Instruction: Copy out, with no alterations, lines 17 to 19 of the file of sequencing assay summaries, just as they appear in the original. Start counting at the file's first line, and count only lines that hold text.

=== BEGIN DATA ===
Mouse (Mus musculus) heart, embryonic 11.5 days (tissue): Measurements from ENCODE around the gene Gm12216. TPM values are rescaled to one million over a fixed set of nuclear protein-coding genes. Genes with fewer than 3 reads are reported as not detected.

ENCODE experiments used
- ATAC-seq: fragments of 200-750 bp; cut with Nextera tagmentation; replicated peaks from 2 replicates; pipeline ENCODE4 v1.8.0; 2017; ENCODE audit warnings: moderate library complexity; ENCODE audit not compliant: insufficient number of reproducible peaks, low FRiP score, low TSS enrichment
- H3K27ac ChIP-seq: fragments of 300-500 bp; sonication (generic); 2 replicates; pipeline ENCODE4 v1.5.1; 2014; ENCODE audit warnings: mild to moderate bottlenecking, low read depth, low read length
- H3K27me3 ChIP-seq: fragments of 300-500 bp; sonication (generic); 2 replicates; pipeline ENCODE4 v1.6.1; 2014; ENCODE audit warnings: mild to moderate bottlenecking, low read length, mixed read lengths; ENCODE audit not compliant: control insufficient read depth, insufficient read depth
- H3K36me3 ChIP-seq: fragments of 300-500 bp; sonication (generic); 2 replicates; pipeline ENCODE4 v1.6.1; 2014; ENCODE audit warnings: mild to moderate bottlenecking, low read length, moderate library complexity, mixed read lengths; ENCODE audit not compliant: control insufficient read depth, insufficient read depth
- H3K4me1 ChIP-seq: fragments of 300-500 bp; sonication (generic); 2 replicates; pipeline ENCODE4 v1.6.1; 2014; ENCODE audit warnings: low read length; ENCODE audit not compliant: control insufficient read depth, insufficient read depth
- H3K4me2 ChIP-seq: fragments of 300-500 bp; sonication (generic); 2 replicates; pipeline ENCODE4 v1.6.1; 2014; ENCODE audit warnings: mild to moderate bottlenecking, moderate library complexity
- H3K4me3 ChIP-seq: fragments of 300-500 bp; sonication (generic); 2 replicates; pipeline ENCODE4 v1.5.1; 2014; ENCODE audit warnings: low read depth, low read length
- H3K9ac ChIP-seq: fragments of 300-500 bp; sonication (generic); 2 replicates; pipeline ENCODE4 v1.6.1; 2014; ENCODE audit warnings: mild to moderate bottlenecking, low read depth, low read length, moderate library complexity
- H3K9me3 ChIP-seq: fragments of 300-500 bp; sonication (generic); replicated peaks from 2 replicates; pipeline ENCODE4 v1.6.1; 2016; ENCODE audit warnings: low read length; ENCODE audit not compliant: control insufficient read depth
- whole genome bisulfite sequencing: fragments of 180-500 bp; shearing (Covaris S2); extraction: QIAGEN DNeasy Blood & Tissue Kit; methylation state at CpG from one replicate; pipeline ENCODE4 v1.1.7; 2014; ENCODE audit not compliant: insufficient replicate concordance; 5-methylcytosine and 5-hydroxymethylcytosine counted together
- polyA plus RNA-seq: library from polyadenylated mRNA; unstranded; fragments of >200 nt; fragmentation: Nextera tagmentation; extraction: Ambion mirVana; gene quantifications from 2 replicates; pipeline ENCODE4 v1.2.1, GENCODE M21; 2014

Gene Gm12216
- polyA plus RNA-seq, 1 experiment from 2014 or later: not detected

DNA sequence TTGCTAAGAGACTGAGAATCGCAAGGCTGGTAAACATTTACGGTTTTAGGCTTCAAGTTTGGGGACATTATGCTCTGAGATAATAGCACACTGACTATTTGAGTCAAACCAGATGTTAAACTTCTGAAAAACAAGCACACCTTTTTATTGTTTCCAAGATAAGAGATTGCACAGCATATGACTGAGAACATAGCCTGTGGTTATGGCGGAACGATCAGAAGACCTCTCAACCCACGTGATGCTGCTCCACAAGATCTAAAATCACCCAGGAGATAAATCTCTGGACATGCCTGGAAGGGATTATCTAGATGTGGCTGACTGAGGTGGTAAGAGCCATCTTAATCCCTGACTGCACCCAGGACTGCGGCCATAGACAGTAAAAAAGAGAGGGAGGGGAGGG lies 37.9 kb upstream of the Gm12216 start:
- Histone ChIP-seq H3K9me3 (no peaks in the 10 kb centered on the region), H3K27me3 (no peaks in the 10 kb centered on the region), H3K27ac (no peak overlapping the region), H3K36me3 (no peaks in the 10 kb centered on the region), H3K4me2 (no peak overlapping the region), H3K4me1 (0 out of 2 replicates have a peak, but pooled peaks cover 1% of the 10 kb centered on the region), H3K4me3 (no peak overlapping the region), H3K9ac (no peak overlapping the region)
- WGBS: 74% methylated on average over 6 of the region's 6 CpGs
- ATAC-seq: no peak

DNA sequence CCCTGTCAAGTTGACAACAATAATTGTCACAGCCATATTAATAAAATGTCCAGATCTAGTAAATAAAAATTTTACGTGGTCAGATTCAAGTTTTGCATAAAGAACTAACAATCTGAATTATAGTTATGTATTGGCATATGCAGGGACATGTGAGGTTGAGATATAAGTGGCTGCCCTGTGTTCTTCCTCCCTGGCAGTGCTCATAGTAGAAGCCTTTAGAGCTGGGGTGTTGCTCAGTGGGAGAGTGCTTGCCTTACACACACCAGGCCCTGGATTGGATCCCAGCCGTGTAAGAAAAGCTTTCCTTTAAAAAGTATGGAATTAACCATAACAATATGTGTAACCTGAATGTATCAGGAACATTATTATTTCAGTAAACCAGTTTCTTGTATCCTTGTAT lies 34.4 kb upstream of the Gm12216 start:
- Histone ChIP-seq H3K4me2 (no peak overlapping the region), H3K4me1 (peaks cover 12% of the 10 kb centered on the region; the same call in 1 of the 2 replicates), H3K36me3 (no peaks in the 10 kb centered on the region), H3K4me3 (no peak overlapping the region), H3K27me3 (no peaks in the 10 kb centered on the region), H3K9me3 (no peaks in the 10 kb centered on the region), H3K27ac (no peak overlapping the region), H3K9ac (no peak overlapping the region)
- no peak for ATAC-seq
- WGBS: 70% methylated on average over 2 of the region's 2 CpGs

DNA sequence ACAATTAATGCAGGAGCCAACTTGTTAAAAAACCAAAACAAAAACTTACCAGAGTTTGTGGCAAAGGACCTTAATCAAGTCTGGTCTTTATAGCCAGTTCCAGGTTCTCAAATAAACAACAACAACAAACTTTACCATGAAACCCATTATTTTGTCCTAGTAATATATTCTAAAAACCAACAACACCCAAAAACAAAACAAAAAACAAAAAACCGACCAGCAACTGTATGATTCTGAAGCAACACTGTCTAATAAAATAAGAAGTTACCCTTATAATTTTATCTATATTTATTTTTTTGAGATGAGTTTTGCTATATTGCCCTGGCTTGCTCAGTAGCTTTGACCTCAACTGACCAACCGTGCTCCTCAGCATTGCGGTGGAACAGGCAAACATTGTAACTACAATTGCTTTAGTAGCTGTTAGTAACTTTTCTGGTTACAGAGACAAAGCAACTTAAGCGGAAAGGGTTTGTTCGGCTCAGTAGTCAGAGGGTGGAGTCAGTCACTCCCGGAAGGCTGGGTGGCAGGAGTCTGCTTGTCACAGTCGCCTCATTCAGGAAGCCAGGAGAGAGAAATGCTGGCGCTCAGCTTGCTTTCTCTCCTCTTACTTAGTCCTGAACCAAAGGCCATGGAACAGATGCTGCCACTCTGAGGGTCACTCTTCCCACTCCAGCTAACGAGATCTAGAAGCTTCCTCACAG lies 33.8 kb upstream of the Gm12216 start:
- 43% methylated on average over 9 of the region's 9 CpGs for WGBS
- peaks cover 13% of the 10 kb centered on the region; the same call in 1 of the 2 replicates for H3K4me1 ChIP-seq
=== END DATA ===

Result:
- Histone ChIP-seq H3K9me3 (no peaks in the 10 kb centered on the region), H3K27me3 (no peaks in the 10 kb centered on the region), H3K27ac (no peak overlapping the region), H3K36me3 (no peaks in the 10 kb centered on the region), H3K4me2 (no peak overlapping the region), H3K4me1 (0 out of 2 replicates have a peak, but pooled peaks cover 1% of the 10 kb centered on the region), H3K4me3 (no peak overlapping the region), H3K9ac (no peak overlapping the region)
- WGBS: 74% methylated on average over 6 of the region's 6 CpGs
- ATAC-seq: no peak